Sequoia

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The sequoia stands so stately
that all humans ooh and ahh.

They have not seen the sun lately.
Above, birds hoot and caw,

knowing not where to find water.
Creatures cradled in her crown

can attest the climate hotter.
In ashes, most fall down.

Except she, who is too thick
to catch colds – let alone fire.

Her hardy bark, red as brick,
seems to announce something dire,

like: “If you don’t see me soon,
better send a search party,

or a rocket to the moon.”
Now, Sequoia, don’t have me croon.

Pink

written by Michael’s 4th & 5th grade classroom at Trillium Charter School
edited and illustrated by Kayla Kennett

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Pink is the color of
cotton candy
at the fair;

tulips,
basking in sun;

and new erasers.

Pink is the color of
a beautiful,
flowing
dress;

flowers,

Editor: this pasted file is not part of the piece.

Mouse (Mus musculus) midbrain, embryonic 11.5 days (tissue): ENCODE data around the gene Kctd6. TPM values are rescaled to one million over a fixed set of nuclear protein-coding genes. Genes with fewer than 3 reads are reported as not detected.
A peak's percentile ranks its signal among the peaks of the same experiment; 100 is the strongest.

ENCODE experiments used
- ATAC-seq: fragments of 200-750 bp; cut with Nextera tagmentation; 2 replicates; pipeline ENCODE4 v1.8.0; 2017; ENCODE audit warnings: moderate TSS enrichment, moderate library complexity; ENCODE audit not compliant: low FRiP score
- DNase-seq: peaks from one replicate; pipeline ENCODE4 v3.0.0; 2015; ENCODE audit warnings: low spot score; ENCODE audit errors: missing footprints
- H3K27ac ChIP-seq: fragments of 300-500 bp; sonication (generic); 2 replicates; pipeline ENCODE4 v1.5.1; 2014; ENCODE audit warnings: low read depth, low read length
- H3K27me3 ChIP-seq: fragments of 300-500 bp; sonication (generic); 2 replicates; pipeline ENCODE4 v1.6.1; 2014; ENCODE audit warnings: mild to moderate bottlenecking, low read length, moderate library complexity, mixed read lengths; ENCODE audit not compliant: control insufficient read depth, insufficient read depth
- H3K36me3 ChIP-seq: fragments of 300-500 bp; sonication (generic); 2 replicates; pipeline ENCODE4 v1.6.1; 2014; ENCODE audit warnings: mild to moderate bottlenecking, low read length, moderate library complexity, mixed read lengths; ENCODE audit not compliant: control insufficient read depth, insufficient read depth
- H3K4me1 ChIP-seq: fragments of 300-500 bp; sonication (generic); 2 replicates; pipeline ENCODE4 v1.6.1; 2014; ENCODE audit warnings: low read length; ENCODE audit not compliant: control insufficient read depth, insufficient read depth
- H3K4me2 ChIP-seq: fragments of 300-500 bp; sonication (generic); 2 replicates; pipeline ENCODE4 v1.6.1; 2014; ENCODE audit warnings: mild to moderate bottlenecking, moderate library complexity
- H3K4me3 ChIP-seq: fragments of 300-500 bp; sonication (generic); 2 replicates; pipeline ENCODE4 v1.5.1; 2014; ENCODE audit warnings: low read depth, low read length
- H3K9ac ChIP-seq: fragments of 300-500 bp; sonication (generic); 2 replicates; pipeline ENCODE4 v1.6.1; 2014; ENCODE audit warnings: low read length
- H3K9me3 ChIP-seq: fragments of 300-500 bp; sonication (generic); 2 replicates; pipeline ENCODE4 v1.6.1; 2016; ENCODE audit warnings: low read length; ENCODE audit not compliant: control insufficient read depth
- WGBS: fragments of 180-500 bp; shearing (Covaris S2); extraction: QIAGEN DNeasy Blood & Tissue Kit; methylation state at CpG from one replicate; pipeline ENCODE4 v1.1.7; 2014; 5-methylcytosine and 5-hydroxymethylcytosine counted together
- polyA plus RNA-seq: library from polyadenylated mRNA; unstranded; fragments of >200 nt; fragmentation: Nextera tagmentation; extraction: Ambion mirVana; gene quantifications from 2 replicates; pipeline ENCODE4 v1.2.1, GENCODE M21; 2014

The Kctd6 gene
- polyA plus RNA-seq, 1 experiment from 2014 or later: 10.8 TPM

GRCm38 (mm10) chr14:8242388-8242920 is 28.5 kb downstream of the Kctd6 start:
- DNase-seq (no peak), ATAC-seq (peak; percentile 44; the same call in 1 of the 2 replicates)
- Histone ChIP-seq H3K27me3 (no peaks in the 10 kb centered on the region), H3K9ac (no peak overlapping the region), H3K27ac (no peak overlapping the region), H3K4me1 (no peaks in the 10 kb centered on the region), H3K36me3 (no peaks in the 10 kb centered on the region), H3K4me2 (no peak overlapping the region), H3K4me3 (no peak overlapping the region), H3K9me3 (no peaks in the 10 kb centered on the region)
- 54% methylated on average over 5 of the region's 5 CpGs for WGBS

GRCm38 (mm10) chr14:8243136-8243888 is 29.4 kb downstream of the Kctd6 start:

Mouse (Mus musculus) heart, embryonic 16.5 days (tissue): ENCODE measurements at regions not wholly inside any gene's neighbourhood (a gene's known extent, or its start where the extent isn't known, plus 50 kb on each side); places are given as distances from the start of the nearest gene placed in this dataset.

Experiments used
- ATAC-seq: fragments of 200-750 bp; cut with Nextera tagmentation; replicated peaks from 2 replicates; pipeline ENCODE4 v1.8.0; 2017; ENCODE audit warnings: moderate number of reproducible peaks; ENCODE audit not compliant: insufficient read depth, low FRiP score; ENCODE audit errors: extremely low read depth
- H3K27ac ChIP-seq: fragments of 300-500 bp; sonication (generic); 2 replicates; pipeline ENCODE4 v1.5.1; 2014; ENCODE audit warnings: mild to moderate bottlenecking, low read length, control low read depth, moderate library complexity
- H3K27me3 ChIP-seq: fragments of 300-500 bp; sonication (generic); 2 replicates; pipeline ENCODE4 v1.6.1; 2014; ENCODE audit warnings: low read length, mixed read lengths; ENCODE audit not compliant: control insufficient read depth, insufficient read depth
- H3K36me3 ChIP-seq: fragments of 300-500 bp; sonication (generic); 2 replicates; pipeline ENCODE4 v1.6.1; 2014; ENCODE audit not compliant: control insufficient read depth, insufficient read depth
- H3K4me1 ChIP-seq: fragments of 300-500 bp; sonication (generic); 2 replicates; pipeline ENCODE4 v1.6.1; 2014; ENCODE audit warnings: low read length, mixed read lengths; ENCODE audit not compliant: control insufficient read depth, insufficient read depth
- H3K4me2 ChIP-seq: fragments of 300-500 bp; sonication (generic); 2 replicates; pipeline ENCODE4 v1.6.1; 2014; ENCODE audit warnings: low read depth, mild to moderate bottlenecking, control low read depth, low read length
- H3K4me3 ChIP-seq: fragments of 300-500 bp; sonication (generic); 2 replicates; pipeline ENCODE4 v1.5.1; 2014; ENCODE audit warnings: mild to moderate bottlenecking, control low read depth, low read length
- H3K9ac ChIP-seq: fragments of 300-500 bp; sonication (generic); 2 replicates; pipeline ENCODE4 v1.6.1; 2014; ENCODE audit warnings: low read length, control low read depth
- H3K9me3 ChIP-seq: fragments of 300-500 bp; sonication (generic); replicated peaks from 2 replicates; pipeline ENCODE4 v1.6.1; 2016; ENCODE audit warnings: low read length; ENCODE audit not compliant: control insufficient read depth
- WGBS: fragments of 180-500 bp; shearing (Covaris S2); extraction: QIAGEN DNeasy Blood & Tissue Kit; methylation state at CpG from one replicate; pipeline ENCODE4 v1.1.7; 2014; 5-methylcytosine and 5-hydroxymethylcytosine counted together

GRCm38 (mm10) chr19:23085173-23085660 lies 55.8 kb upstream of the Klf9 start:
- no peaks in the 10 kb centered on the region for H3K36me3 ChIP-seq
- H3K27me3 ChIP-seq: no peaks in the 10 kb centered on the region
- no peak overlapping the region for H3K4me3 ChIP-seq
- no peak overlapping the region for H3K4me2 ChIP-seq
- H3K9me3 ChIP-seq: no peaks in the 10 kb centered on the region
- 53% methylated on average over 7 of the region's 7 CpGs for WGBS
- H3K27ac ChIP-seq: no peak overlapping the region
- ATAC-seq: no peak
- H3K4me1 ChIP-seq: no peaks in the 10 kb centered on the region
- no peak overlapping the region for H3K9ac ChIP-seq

on a peach tree;

hearts,
on a Valentine’s card,
for your best friend;

and bubblegum.

Pink is the color
of a piglet,
before it rolls
in the mud;

a hummingbird,
whizzing,

or a crocus,
peeping,

all signs
Spring has arrived.

 

 

 

 

Crossed Trees, Dotted Skies

Out of fear of jeopardizing a nascent acquaintance, with someone who understood “small talk” as being the conversations we have on the subject of our size relative to Earth, and its size relative to the universe, I agreed — to hop through puddles, and over the tracks; to lower my defenses against soiling my new Oxford flats.

Running, we hit a wall of brambles that fell open, and swallowed us whole, when my leader uttered the magic words: this way. On the other side, a cemetery, a grove of blighted poles–uncut. “This wood is still good,” they said, “but timberers know that the humankind are superstitious of catching diseases (that do not spread) and living in haunted houses (where none but trees have bled).”